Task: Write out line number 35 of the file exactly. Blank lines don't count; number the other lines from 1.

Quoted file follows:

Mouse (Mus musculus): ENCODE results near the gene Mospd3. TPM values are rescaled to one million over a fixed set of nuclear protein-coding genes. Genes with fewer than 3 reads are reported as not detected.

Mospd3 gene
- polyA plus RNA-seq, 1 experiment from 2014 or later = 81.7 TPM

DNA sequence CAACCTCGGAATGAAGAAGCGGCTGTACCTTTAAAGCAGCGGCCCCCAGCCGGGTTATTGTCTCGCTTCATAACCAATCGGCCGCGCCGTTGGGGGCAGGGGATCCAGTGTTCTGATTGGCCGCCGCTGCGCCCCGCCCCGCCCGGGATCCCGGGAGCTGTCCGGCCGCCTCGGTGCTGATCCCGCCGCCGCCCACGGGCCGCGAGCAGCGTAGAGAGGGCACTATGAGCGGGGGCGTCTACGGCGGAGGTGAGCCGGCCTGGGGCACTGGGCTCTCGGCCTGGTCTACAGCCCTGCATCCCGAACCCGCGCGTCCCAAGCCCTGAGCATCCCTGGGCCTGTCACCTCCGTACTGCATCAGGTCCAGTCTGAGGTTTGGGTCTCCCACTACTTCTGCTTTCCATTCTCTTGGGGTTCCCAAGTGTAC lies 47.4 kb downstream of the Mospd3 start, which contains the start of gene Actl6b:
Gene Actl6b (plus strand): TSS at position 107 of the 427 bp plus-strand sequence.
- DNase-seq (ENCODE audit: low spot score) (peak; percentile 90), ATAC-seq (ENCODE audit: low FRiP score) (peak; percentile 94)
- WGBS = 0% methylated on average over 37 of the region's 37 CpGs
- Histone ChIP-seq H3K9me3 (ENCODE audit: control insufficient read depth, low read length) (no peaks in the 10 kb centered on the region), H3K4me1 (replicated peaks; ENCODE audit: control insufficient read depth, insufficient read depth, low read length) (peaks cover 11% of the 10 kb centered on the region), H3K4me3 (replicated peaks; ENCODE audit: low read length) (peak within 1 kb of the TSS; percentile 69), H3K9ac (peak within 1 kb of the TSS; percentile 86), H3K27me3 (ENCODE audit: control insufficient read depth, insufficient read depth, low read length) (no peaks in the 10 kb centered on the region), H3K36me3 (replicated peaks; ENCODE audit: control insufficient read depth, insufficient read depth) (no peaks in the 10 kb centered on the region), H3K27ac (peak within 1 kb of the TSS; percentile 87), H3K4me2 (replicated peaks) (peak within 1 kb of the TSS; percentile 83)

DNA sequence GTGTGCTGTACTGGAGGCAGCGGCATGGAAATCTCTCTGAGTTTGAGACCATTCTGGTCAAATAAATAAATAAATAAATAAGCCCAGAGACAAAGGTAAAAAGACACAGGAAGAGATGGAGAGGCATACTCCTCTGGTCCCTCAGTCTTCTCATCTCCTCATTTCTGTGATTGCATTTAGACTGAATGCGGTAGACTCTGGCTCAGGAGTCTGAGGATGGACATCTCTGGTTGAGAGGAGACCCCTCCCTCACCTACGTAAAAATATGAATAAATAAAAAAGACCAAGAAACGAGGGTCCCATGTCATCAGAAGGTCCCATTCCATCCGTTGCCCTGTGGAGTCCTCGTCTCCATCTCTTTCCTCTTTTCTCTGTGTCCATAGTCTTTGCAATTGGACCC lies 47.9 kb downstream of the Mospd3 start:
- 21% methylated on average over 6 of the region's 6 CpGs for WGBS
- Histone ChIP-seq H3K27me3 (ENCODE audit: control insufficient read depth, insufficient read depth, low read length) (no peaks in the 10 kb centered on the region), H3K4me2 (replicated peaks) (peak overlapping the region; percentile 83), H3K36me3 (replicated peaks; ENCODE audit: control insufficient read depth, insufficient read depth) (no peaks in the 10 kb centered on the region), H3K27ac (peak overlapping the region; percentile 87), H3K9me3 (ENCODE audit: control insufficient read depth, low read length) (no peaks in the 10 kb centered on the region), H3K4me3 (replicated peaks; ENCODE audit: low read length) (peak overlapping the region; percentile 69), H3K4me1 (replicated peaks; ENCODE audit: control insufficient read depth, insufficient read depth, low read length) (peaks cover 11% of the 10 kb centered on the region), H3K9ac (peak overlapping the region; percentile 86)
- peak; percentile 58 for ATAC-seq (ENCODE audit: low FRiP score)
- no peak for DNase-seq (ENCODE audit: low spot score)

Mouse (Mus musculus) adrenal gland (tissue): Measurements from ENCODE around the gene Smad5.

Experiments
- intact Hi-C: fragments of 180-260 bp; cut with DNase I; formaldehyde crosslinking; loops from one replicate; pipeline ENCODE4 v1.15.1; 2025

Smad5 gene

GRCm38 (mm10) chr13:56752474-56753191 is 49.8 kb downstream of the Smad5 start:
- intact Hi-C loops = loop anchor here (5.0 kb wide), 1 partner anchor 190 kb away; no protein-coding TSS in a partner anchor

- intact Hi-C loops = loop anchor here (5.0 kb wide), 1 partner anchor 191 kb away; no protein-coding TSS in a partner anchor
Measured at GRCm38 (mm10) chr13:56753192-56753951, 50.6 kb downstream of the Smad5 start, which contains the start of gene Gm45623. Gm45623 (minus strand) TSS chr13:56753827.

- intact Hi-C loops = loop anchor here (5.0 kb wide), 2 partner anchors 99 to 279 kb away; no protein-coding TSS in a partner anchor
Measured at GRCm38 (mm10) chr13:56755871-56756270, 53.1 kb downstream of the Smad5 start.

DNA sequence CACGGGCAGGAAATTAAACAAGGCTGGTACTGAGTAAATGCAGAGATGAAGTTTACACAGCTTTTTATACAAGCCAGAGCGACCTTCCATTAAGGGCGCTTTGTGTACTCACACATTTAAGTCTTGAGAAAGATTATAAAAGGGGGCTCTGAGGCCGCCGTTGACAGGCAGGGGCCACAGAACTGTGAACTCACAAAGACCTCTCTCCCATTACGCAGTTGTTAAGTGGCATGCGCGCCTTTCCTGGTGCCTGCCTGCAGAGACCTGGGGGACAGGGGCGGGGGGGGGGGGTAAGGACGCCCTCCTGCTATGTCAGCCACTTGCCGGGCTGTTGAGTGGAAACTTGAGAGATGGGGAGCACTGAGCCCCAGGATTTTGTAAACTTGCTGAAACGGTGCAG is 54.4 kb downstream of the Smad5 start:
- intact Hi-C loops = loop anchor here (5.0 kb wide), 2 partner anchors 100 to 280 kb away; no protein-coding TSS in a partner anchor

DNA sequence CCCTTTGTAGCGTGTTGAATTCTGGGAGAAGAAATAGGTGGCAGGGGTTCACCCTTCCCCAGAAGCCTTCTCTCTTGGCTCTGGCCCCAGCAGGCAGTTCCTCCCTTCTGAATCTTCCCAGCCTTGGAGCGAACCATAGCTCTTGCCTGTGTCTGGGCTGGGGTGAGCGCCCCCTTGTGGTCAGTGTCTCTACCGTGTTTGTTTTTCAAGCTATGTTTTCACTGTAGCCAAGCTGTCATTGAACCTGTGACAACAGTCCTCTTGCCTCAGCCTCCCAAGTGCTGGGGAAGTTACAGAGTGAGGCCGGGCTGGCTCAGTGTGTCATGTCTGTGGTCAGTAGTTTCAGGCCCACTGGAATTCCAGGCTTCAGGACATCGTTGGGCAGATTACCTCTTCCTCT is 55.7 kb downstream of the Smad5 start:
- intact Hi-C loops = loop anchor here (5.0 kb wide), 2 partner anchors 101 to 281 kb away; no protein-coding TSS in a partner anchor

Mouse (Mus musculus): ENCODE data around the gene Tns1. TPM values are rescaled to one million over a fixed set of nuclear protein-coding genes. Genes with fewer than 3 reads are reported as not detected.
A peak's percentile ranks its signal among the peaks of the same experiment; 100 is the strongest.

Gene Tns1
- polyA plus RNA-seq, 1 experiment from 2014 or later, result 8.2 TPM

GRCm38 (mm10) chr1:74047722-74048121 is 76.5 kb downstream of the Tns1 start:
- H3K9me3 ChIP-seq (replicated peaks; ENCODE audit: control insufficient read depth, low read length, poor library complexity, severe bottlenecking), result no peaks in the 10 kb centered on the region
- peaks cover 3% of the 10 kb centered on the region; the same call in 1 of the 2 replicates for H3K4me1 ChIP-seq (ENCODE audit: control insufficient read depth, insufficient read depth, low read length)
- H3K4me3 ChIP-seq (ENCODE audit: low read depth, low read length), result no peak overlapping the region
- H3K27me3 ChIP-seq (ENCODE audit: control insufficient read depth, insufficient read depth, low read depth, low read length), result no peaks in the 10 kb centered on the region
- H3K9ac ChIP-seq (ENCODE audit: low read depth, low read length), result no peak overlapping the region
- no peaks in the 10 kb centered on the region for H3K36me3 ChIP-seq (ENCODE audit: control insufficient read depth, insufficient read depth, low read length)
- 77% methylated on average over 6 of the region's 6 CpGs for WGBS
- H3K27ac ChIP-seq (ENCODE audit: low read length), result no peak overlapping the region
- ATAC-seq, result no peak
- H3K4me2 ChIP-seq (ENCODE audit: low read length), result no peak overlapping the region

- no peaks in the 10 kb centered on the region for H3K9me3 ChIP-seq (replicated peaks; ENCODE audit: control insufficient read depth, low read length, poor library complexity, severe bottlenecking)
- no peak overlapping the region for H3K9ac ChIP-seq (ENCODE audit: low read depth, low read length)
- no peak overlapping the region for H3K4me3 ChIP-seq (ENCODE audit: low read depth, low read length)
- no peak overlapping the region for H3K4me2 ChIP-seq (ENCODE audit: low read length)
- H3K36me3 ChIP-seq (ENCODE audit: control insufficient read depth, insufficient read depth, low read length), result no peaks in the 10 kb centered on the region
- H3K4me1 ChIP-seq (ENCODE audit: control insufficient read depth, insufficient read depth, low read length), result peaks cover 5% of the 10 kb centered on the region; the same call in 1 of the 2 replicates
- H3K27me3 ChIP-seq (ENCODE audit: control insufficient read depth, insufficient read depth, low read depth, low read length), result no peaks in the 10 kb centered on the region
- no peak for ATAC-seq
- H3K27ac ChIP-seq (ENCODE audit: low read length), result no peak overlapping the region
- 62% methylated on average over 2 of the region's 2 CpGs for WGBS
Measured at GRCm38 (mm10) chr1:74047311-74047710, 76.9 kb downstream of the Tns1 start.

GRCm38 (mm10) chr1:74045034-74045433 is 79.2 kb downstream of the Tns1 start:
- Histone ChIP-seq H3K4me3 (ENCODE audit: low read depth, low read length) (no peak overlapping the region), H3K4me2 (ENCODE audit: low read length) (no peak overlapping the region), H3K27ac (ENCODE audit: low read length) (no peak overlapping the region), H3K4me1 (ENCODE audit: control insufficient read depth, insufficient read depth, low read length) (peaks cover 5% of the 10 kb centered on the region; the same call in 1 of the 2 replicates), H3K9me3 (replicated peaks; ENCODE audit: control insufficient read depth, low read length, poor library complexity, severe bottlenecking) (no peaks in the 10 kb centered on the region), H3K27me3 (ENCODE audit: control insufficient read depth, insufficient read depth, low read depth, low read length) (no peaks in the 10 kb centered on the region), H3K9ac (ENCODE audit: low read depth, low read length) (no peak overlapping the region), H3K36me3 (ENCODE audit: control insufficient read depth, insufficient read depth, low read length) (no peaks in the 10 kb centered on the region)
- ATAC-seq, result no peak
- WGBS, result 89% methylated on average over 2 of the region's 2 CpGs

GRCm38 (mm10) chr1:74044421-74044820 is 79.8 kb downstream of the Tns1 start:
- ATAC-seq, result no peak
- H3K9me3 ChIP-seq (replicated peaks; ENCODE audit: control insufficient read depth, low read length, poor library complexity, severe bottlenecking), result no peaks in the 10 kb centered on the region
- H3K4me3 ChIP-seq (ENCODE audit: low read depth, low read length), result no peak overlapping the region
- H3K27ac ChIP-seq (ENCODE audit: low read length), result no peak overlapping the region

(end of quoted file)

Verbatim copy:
- H3K4me3 ChIP-seq (ENCODE audit: low read depth, low read length), result no peak overlapping the region